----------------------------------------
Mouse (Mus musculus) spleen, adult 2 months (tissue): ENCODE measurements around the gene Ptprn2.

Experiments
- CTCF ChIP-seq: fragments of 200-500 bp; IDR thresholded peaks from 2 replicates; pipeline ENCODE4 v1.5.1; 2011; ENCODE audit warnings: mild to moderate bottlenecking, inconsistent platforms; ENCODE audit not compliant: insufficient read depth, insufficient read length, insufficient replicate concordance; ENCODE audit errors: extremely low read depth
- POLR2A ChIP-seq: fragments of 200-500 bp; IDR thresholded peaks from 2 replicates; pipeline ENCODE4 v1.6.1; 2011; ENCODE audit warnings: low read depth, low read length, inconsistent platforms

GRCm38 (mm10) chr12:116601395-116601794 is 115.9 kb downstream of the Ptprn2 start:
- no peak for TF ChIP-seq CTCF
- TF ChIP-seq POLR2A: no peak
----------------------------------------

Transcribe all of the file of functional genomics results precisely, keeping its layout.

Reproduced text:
Mouse (Mus musculus) spleen, adult 2 months (tissue): ENCODE measurements around the gene Ptprn2.

Experiments
- CTCF ChIP-seq: fragments of 200-500 bp; IDR thresholded peaks from 2 replicates; pipeline ENCODE4 v1.5.1; 2011; ENCODE audit warnings: mild to moderate bottlenecking, inconsistent platforms; ENCODE audit not compliant: insufficient read depth, insufficient read length, insufficient replicate concordance; ENCODE audit errors: extremely low read depth
- POLR2A ChIP-seq: fragments of 200-500 bp; IDR thresholded peaks from 2 replicates; pipeline ENCODE4 v1.6.1; 2011; ENCODE audit warnings: low read depth, low read length, inconsistent platforms

GRCm38 (mm10) chr12:116601395-116601794 is 115.9 kb downstream of the Ptprn2 start:
- no peak for TF ChIP-seq CTCF
- TF ChIP-seq POLR2A: no peak